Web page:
The North Sea has become choppier since Harbour Energy shares started trading in London two years ago. Oil and gas producers are in the eye of a political storm over whether new fossil fuel developments should be permitted. A windfall levy raised their headline tax rate to 75 per cent from 40 per cent.
Harbour, the UK’s biggest producer, reportedly held talks with Talos Energy of the US to reduce its dependence on its domestic market. It needs an international deal.
Talos has multiple attractions. These include exposure to the Gulf of Mexico and a listing in New York, where shareholders rate fossil fuel producers more highly. Harbour boss Linda Cook has always backed international expansion.
When Harbour — previously the unpronounceable Chrysaor — reversed into London-listed Premier Oil in 2021, it traded on a multiple of nine times forward earnings. It currently trades at just over five times, a discount to US peers such as Talos, which is on 6.6 times.
Harbour shares have dropped 40 per cent in the last two years. That is despite ebitda, a measure of cash profits, increasing 67 per cent between 2021 and 2022 to $4bn.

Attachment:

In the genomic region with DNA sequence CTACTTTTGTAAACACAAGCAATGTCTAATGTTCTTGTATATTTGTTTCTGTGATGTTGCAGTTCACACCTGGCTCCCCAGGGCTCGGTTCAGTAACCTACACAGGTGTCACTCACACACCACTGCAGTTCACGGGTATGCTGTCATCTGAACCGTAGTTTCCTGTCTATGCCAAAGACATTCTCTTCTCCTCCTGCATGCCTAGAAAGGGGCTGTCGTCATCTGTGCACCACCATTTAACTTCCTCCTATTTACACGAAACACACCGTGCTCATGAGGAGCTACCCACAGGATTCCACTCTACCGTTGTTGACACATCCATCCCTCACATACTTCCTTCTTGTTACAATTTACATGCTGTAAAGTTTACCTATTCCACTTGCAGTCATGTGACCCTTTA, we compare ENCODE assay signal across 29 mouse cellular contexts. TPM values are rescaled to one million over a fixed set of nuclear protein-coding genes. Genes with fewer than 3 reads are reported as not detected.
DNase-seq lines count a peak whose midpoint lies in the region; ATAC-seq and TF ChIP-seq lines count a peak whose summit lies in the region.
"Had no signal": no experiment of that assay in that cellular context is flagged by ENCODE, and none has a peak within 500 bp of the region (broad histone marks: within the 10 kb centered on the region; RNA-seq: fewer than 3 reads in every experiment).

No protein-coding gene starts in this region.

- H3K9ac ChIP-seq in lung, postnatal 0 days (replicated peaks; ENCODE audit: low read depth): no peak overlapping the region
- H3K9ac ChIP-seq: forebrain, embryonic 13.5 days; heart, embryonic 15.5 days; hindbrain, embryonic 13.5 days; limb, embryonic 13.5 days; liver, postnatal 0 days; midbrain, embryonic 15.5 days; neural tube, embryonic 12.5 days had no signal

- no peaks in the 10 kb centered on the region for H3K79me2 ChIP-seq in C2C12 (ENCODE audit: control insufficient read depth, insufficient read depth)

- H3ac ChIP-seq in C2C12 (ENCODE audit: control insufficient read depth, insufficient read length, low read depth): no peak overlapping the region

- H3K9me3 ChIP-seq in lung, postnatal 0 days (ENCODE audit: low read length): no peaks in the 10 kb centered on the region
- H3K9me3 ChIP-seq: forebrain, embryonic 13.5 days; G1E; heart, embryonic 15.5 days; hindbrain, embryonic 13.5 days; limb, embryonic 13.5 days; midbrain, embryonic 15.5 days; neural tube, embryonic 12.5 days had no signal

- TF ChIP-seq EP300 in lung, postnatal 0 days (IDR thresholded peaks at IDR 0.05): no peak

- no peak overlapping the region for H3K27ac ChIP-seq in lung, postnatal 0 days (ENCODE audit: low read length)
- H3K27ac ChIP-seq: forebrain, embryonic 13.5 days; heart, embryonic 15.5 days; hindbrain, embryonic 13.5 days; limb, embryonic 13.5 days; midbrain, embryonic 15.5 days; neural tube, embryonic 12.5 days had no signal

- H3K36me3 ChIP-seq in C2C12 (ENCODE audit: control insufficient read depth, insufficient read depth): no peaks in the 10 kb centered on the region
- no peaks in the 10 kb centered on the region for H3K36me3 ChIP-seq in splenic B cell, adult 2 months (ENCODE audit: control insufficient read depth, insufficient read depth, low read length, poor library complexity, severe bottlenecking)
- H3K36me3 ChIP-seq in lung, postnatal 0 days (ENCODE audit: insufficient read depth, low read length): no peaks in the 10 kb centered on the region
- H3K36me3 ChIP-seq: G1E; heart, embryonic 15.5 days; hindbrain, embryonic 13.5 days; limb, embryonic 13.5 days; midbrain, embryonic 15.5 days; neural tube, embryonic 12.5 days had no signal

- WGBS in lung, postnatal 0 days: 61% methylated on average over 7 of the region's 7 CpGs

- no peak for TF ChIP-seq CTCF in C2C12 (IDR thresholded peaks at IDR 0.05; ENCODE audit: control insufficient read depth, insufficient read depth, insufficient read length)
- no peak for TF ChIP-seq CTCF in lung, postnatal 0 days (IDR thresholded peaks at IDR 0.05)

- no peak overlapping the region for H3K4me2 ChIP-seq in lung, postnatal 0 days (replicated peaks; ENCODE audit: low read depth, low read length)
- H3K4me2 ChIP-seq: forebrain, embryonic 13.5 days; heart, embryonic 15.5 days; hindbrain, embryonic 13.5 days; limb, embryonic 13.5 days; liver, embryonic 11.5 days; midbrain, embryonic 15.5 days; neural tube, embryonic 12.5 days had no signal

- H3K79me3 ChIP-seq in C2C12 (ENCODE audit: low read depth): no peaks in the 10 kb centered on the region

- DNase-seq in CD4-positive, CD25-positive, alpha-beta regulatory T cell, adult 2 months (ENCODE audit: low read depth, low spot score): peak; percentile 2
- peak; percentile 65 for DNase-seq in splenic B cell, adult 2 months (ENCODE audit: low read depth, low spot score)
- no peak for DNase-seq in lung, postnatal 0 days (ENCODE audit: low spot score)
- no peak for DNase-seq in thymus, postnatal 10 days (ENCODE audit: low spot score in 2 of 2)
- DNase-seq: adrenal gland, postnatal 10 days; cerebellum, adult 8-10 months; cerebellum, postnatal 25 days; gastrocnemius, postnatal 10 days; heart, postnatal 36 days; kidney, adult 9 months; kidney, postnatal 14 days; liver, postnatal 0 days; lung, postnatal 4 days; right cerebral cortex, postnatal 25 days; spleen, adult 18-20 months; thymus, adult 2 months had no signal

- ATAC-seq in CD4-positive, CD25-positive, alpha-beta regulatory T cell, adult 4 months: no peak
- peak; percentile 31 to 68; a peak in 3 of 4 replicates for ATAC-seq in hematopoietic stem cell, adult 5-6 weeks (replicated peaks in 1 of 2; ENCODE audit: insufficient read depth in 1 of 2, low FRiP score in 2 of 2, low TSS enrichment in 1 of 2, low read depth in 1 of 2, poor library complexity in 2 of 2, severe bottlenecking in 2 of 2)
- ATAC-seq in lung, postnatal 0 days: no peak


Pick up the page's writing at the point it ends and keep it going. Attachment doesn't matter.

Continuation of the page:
Harbour issued no response to a Reuters report of merger talks, suggesting no deal is imminent.
Fantasy M&A points to an all-share takeover by Harbour as the most likely transaction. The starting point would be undisturbed share prices of £2.44 ($3.04) for Harbour and $13.47 for Talos. That equates to 4.5 Harbour shares for each unit of Talos equity. If Talos shareholders sought a control premium of between 20 and 25 per cent, equity in the new entity would be allocated on a 5.5:1 basis.
The UK’s opposition Labour party, which is leading in the polls, has pledged to ban any new oil and gas developments if it gains power at next year’s general election. It has also suggested extending windfall taxes on energy companies.
It is difficult to see how conditions will improve for UK-focused oil groups. Harbour should accelerate its search for moorings overseas.
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